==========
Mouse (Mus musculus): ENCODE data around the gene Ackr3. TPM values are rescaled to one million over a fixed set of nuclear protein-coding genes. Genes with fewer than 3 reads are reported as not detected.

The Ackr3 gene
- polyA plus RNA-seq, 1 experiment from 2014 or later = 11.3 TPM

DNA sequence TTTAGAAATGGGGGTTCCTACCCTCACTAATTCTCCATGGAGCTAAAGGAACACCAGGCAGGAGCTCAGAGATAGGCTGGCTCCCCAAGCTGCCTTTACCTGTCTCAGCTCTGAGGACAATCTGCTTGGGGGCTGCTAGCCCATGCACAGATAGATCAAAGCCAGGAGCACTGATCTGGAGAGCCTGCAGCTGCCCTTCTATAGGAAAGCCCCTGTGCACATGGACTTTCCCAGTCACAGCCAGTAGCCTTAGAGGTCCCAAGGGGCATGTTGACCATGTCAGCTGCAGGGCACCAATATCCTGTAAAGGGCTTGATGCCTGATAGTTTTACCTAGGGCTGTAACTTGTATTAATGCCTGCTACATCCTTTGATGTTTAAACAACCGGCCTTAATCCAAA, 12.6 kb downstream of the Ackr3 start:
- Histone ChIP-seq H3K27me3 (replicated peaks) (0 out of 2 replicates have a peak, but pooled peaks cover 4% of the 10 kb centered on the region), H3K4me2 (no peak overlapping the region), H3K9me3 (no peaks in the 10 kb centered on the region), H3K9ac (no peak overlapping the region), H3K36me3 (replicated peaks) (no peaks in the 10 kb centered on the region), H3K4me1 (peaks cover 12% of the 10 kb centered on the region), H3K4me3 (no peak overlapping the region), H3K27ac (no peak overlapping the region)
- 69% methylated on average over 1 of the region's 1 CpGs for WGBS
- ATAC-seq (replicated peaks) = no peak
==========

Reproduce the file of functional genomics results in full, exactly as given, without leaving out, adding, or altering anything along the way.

Mouse (Mus musculus): ENCODE data around the gene Ackr3. TPM values are rescaled to one million over a fixed set of nuclear protein-coding genes. Genes with fewer than 3 reads are reported as not detected.

The Ackr3 gene
- polyA plus RNA-seq, 1 experiment from 2014 or later = 11.3 TPM

DNA sequence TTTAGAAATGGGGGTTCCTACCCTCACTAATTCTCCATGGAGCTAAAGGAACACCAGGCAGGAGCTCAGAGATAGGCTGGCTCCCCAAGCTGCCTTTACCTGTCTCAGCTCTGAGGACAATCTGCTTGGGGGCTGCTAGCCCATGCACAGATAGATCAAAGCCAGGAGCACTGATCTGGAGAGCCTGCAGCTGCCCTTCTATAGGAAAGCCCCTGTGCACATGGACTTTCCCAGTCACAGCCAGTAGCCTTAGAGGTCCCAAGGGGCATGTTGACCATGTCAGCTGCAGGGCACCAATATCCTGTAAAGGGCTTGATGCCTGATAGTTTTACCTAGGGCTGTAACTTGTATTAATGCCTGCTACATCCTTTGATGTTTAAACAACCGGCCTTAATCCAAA, 12.6 kb downstream of the Ackr3 start:
- Histone ChIP-seq H3K27me3 (replicated peaks) (0 out of 2 replicates have a peak, but pooled peaks cover 4% of the 10 kb centered on the region), H3K4me2 (no peak overlapping the region), H3K9me3 (no peaks in the 10 kb centered on the region), H3K9ac (no peak overlapping the region), H3K36me3 (replicated peaks) (no peaks in the 10 kb centered on the region), H3K4me1 (peaks cover 12% of the 10 kb centered on the region), H3K4me3 (no peak overlapping the region), H3K27ac (no peak overlapping the region)
- 69% methylated on average over 1 of the region's 1 CpGs for WGBS
- ATAC-seq (replicated peaks) = no peak